Workers at a Pegatron Corp. factory in Shanghai, China in 2016. Photo by Bloomberg
Exclusive
Asia Apple

Apple Took Three Years to Cut Ties With Supplier That Used Underage Labor

Photo: Workers at a Pegatron Corp. factory in Shanghai, China in 2016. Photo by Bloomberg

Seven years ago, Apple made a staggering discovery: Among the employees at a factory in China that made most of the computer ports used in its MacBooks were two 15-year-olds. Apple told the manufacturer, Suyin Electronics, that it wouldn’t get any new business until it improved employee screening to ensure no more people under 16 years of age got hired.

Suyin pledged to do so, but an audit by Apple three months later found three more underage workers, including a 14-year-old. Apple, which has promised to ban suppliers that repeatedly use underage workers, stopped giving Suyin new business because of the violations. But it took Apple more than three years to fully cut its ties with Suyin, which continued to make HDMI, USB and other ports for older MacBooks under previous contracts. A person close to Suyin, which is headquartered in Taiwan, said that the company hadn’t intentionally hired underage workers and that it had passed Apple’s audits in later years.

Get access to exclusive coverage
Read deeply reported stories from the largest newsroom in tech.
Latest Articles
 
Crypto Global Crypto Markets
Bitcoin After Inflation; Games Build Bridge to DeFi
Bitcoin prices got a lift after the Federal Reserve said on Wednesday that it was keeping interest rates near zero on Wednesday, despite rising inflation. The cryptocurrency is currently just under $40,000, an increase of 4.1% over the past 24 hours, a sign that at least some investors still see value in bitcoin as an inflation hedge.But Fed Chair Jerome Powell also said at a news conference...
Latest Briefs
 
Microsoft Acquires Spending Management Startup Suplari
Facebook’s Revenue Jumps 56% to $29 billion
FTC Chair Claims Big Tech Promote Fraud
Stay in the know
Receive a summary of the day's top tech news—distilled into one email.
Access on the go
View stories on our mobile app and tune into our weekly podcast.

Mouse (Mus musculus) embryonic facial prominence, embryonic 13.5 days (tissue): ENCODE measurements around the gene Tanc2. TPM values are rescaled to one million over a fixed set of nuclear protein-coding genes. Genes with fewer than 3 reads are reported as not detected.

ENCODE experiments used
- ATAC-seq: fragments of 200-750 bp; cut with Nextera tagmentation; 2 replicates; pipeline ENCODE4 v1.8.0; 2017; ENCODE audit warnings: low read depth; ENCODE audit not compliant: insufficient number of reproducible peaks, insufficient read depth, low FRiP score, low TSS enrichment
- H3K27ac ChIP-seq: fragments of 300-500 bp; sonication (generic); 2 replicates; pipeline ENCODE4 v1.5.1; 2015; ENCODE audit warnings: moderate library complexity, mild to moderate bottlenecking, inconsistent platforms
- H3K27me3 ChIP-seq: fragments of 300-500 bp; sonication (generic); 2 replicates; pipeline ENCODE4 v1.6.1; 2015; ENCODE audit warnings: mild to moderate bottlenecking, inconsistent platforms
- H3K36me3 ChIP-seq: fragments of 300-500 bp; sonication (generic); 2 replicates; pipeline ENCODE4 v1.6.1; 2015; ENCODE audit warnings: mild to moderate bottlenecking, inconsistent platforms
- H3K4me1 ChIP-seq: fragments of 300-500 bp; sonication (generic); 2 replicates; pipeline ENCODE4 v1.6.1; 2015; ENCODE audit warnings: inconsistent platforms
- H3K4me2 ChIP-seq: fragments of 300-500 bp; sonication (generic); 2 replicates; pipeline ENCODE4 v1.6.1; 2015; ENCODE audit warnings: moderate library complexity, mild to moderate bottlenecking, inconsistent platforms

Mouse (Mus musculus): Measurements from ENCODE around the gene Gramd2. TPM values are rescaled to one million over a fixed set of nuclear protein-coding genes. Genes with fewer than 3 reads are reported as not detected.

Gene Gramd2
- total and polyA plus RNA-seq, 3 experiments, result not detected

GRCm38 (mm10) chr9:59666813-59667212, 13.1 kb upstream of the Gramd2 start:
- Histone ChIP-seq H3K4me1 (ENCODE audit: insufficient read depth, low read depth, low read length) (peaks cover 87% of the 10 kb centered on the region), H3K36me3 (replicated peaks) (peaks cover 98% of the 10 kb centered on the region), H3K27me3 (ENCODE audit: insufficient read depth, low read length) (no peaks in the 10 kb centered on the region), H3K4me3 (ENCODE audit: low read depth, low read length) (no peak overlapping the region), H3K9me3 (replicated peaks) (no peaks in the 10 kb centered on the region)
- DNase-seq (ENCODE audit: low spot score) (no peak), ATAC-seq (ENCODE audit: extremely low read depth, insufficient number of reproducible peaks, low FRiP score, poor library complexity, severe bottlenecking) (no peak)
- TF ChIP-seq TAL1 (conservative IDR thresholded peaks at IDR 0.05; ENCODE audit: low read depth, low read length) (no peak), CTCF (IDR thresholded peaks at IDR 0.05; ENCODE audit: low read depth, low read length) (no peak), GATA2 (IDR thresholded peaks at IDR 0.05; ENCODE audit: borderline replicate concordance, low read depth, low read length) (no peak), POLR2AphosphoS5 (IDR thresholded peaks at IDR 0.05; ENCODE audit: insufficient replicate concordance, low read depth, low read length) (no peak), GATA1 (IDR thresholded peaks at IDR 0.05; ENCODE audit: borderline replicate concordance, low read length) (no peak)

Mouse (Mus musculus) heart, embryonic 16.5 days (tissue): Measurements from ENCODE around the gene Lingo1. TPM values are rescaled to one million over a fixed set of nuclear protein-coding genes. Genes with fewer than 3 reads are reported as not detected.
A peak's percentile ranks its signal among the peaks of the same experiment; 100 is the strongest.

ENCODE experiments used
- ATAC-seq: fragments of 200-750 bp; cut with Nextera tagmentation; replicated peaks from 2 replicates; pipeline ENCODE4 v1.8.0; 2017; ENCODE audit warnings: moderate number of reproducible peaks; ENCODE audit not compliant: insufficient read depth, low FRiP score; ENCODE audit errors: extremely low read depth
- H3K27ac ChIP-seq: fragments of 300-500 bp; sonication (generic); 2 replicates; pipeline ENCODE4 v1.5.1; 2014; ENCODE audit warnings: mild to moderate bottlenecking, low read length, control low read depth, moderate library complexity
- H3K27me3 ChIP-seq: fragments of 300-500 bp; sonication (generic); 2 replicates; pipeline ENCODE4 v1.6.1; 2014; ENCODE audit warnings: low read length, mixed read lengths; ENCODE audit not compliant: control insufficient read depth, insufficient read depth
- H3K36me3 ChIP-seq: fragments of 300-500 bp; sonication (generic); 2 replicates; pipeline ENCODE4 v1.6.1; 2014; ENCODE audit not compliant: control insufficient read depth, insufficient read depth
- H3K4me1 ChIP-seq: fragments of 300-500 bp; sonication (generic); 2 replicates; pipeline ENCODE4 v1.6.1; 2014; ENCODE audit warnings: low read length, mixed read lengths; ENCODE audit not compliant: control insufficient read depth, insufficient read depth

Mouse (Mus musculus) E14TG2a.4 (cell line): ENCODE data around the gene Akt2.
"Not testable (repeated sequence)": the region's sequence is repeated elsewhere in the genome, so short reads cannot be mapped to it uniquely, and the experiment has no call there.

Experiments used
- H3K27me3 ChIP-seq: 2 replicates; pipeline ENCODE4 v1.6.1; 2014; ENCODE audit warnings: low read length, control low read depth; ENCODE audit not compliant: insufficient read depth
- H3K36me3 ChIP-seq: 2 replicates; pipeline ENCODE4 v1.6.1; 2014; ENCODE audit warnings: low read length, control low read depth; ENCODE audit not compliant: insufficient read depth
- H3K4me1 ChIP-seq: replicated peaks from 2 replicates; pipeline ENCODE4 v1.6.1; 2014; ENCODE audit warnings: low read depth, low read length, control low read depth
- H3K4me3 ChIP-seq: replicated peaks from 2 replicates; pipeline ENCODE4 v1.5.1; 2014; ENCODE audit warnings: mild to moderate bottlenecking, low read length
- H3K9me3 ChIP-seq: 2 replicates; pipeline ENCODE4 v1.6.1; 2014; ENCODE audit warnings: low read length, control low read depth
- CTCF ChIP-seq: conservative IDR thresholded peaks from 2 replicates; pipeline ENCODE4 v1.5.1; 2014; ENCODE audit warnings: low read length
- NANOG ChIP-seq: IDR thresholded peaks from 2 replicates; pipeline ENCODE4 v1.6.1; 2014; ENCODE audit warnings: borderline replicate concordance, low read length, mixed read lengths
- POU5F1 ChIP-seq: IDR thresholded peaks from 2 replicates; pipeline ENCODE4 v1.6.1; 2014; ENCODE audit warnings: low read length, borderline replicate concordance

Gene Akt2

Join live video Q&A’s
Deep-dive into topics like startups and autonomous vehicles with our top reporters and other executives.
Enjoy a clutter-free experience
Read without any banner ads.
Matt Mochary. Illustration: Mike Sullivan
Venture Capital Startups
The Coach Behind the Coinbase and Robinhood CEOs
Matt Mochary was on a high. AngelList CEO Naval Ravikant had just told the leadership consultant and former startup founder that their 90-minute session had solved a problem Ravikant had been grappling with for decades.
Amazon streaming chief Mike Hopkins. Photos: AP; MGM
Exclusive Media/Telecom Amazon
Mike Hopkins Wants to Make Amazon a Hollywood Powerhouse. MGM is Just the Start.
Mike Hopkins had barely gotten his Amazon employee badge when Prime Video, the streaming service he oversaw for the internet retailer, had a possible crisis on its hands.
Zhang Lei (left) and Neil Shen. Photos by Bloomberg; AP
Exclusive Venture Capital Asia
Sequoia Capital vs. Hillhouse: Inside China’s Fiercest Investor Rivalry
Last fall, Sequoia Capital China, the Silicon Valley VC firm’s affiliate led by investor Neil Shen, pledged to invest $400 million in a new funding round for Full Truck Alliance, China’s “Uber for trucks.” Days later, Zhang Lei, the rival head of private-equity giant Hillhouse Capital Group, flew to Nanjing, met Full Truck’s CEO over dinner and arranged a $110 million investment in the same round, according to a person familiar with the matter.
Illustration by Danielle Davis.
Markets
Boxed, BuzzFeed Debt Deals Show New Financing Option for SPAC Mergers
In early March, when online retailer Boxed decided to go public through a merger with a special purpose acquisition company, it expected to raise $150 million by selling equity.
Exclusive Venture Capital Startups
The Robotics Startup That Got Away (From Amazon)
When Jeff Bezos attended a private robotics and artificial intelligence event in Palm Springs, Calif., in 2018, one presentation in particular caught the attention of the Amazon founder.
Salesforce president and chief operating officer Bret Taylor at a Salesforce conference in 2019. Photo provided by Salesforce
Enterprise Startups
Bret Taylor Faces His Biggest Test at Salesforce
Five years ago, Salesforce paid $750 million to buy a startup called Quip that made an internet-based word processor and spreadsheet app meant to give Microsoft’s competing Office products a run for their money.